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(NYSE: KSU) expects to leverage its operations in Mexico as U.S. and multinational companies take advantage of the country’s 2013 energy reform and export crude oil to Mexico.
KSU chief executive officer Pat Ottensmeyer said last week that his company was investing in building terminal facilities to create capacity in Mexico so that KSU can deliver refined product from the U.S. Gulf Coast into Mexico. Volume is up between 12% and 13% year-to-date between Beaumont, Texas, and Monterrey, Mexico, as a result of rising growth in refined petroleum products.
“There’s a tremendous amount of interest and a tremendous amount of investment by U.S. and multinational companies getting into that market,” Ottensmeyer said on Sept. 12 at an investors’ conference sponsored by Morgan Stanley.
Before 2013, Mexico’s oil and gas company PEMEX controlled the supply chain for oil and gas in the country, according to Union Pacific (NYSE: UNP). But the Mexican government opened the country up to imports and private investment to boost national production.
KSU leadership has been trying to cultivate relationships with the cabinet and administration of Mexican President Andrés Manuel López Obrador, who took office on Dec. 1, 2018. Part of the challenge in working in Mexico presently is that the country is undergoing what Ottensmeyer described as a technical recession, which has resulted in some government agencies being understaffed, such as the office handling energy permits.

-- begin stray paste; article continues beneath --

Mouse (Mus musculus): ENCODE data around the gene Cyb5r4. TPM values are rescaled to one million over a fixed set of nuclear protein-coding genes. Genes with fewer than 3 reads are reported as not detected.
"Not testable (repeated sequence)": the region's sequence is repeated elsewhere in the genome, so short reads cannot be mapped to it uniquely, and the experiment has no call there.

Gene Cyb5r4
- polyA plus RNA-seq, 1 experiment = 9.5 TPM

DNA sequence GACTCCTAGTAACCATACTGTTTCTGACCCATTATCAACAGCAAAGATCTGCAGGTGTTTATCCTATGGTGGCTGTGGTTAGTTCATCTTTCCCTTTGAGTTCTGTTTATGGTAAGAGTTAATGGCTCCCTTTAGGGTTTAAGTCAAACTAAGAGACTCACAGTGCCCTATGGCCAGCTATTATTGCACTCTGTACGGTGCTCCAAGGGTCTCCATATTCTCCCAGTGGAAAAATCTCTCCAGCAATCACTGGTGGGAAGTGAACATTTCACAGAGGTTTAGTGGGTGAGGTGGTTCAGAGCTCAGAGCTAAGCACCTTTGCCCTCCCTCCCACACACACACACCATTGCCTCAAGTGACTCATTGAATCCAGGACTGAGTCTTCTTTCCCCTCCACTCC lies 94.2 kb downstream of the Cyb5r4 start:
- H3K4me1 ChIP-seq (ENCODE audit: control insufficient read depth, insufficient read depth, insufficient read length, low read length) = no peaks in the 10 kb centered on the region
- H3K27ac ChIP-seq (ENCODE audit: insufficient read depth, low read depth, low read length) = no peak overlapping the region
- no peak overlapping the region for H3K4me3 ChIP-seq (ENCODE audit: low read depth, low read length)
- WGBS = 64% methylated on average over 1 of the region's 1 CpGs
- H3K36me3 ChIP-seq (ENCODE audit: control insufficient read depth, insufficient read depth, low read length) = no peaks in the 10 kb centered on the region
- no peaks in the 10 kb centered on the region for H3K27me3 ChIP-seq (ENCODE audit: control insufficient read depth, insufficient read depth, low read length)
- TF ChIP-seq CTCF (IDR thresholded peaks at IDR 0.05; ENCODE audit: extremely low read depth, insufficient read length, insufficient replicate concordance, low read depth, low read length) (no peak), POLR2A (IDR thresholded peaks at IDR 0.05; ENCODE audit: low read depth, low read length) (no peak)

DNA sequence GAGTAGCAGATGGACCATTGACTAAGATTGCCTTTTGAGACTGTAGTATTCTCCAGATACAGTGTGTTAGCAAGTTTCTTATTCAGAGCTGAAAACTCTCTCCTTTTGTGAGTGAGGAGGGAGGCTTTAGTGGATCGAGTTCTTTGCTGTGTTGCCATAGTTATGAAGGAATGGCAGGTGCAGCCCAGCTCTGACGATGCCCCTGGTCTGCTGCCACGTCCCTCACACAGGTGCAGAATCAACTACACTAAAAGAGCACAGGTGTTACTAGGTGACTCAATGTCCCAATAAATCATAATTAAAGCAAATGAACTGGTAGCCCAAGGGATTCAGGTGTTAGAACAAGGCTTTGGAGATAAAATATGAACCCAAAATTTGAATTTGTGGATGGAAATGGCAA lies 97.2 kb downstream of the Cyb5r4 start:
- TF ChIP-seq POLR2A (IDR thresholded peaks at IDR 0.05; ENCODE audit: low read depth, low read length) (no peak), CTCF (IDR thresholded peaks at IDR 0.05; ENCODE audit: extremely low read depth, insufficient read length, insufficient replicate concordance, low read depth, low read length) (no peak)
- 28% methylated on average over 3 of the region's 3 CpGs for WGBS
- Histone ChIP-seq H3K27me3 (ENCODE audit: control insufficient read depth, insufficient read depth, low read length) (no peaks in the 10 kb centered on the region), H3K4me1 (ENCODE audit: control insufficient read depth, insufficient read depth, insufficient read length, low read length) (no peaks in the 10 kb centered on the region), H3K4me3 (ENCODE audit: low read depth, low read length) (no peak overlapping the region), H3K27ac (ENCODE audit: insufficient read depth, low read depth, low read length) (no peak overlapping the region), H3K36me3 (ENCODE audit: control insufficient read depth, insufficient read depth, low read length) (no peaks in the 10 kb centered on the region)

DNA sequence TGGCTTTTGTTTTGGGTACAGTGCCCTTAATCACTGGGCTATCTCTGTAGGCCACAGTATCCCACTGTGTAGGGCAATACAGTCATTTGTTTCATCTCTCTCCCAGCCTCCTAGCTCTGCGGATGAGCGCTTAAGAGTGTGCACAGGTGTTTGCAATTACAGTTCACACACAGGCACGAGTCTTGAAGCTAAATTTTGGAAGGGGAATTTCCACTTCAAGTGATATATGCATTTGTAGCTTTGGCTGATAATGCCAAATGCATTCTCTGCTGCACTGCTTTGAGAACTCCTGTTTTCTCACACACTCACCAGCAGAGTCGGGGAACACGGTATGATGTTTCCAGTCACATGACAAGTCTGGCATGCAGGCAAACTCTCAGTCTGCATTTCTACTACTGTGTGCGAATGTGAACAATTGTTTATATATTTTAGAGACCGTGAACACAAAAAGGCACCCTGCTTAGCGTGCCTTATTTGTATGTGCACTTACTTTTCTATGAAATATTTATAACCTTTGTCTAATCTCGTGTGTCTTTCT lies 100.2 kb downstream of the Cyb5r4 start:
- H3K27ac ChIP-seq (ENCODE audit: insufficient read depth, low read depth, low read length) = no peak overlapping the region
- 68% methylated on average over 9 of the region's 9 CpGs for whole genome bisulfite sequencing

But some recent government actions could be beneficial to KSU. For instance, a proposed rule to restrict double tractor-trailer trucks could benefit KSU, although how much KSU will benefit will depend on how the government enforces the rule since Mexico hasn’t moved to requiring electronic logs from truck drivers, Ottensmeyer said.
“The question is, how will it impact truck capacity, and that will be really a function of enforcement,” Ottensmeyer said.
Ottensmeyer also saw KSU as recovering even further from the loss of the Mexican fuel excise tax credit sometime in the future, either from regaining some of the credit back or because the government will also remove that tax credit from trucks and “level the playing field,” he said.
Meanwhile, because of the technical recession in Mexico, the growth in foreign investment has slowed even though it’s still growing, Ottensmeyer said.
“We do believe that there has been some investment that’s been delayed by multinational companies that just want to see how this administration is going to perform over a longer period of time,” he said.
In the meantime, some planned projects are still occurring, such as two auto plants in Mexico that are expected to come online soon. Both Toyota and BMW are constructing plants that will each have an output of roughly 300,000 to 400,000 vehicles annually, Ottensmeyer said.
This article first appeared on www.freightwaves.com
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